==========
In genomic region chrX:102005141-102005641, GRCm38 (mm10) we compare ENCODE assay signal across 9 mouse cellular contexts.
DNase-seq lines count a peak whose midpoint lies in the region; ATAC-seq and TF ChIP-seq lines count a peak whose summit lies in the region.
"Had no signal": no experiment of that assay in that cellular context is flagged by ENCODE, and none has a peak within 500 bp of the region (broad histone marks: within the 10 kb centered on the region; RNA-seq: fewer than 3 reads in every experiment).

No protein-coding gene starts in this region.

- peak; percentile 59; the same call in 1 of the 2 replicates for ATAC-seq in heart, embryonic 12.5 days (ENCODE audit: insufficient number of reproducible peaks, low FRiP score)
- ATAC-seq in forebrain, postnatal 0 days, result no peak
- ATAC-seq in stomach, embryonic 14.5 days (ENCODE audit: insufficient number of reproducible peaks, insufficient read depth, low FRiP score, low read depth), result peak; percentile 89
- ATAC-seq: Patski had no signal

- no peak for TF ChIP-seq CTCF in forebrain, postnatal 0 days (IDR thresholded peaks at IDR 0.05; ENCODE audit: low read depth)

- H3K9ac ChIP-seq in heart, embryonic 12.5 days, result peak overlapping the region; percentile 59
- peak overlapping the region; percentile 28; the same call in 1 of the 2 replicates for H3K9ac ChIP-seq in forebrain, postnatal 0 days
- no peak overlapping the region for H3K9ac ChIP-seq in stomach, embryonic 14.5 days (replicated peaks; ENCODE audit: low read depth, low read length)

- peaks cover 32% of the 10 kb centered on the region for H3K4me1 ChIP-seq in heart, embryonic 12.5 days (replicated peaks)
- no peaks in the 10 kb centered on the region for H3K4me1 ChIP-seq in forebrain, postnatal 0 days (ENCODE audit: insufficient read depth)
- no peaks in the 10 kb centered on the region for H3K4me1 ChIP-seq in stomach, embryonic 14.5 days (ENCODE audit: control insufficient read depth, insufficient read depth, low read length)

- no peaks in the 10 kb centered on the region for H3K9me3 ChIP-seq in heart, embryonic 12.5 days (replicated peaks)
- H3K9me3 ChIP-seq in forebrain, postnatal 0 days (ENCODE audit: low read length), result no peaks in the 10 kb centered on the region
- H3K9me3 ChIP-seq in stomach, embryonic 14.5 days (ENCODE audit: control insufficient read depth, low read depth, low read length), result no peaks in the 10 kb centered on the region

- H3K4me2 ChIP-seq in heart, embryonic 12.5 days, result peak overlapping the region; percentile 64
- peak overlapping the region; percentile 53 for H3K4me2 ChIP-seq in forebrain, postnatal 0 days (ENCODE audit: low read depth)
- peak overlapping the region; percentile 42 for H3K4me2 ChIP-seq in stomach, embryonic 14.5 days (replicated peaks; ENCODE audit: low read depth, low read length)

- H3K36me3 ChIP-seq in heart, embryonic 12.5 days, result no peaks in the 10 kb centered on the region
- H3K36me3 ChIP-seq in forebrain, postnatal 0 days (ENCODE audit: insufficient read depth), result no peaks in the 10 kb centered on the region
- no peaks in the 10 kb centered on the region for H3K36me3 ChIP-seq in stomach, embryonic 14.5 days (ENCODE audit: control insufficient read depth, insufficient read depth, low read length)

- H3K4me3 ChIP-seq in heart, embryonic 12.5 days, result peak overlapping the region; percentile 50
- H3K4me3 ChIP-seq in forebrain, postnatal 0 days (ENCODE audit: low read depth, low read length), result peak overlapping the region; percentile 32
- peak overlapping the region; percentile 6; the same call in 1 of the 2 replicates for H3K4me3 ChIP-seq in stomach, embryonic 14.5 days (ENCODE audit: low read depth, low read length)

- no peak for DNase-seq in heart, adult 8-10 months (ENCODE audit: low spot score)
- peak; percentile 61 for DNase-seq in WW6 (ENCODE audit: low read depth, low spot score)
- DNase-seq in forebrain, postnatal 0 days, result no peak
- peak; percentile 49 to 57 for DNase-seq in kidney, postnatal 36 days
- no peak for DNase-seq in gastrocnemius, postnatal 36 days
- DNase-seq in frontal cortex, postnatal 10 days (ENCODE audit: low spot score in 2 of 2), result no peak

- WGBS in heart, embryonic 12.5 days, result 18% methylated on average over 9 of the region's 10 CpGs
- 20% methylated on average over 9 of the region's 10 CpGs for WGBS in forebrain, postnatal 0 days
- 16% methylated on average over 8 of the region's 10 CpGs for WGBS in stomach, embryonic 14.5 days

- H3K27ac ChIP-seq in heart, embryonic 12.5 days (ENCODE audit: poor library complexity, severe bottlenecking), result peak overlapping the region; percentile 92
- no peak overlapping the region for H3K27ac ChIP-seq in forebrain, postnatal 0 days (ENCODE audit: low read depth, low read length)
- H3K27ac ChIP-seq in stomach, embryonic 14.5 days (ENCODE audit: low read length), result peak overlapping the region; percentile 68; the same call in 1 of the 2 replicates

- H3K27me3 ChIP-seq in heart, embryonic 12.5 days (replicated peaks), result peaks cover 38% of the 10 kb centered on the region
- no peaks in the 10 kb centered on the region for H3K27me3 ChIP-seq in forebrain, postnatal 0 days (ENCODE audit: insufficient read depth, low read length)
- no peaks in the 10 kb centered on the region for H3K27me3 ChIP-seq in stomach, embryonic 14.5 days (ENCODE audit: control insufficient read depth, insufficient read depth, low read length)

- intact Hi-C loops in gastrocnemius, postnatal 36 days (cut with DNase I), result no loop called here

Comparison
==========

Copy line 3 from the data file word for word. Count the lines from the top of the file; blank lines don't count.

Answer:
"Had no signal": no experiment of that assay in that cellular context is flagged by ENCODE, and none has a peak within 500 bp of the region (broad histone marks: within the 10 kb centered on the region; RNA-seq: fewer than 3 reads in every experiment).